Rogers has found a buyer for Shaw’s wireless carrier Freedom Mobile, a deal that the telco giant hopes will help it win regulator approval to takeover Shaw.
What happened: Quebecor, the Montreal-based company that owns Quebec’s largest telco Vidéotron, agreed to buy Freedom Mobile for $2.85 billion.
- Freedom is currently owned by Shaw, the country’s fourth-largest telco, which Rogers is attempting to buy.
- The Competition Bureau is attempting to block Rogers’ takeover of Shaw on the grounds that it would eliminate a fourth competitor in Canada’s wireless sector, leading to fewer choices and higher prices for consumers.
Why it matters: With both Vidéotron and Freedom Mobile under its belt, Quebecor claims it would be able to compete in the wireless space nationwide—but it’s not clear the arrangement will satisfy regulators who still must approve the Rogers takeover.
- In a recent filing, The Competition Bureau argued that the separation of Freedom from Shaw’s cable television service would reduce Freedom’s ability to compete with the likes of Rogers and Bell because it won’t be able to bundle different services—a problem that likely isn’t resolved with Quebecor as a buyer, since most of its customers are in a single province.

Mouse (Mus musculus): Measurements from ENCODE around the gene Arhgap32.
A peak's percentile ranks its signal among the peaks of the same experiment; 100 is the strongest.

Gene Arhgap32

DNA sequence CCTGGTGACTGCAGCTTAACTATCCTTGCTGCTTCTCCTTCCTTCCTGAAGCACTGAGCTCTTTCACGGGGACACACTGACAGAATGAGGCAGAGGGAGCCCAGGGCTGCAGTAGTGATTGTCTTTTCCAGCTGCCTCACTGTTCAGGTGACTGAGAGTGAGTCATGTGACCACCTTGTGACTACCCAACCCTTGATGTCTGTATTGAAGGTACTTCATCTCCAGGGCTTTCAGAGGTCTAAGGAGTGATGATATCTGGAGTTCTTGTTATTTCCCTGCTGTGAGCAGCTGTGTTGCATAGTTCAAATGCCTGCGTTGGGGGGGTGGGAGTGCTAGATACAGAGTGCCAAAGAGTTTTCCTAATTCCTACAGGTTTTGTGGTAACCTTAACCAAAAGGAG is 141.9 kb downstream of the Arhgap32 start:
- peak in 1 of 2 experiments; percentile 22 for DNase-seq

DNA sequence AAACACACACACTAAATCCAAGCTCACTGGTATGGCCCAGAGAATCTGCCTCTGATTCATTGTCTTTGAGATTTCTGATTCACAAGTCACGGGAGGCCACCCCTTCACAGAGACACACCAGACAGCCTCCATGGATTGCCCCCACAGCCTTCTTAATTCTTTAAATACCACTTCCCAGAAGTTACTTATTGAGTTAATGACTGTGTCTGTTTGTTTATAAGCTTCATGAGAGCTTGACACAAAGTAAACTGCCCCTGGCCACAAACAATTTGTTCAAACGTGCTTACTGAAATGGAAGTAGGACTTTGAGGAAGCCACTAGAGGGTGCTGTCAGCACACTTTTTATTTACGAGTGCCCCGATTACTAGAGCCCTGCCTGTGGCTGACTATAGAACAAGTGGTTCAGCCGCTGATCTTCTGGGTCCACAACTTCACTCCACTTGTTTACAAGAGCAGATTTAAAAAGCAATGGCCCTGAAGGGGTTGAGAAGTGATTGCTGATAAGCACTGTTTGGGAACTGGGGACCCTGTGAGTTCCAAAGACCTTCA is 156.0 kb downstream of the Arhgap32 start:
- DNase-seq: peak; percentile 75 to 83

- Rogers argues that the bureau’s complaint is unfounded and that Freedom never depended on selling to Shaw’s cable customers to effectively compete.
Other potential buyers of Freedom have also criticized the Quebecor deal: the chairman of Globalive Capital, which offered to pay $3.75 billion for Freedom, said Quebecor was unlikely to compete aggressively with Rogers outside of Quebec.
What’s next: Both Quebecor’s purchase of Freedom and Rogers’ takeover of Shaw must still be approved by the Competition Bureau and the Ministry of Innovation, Science and Economic Development. If regulators continue to block the deal, the Competition Tribunal will take up the case with hearings beginning this fall.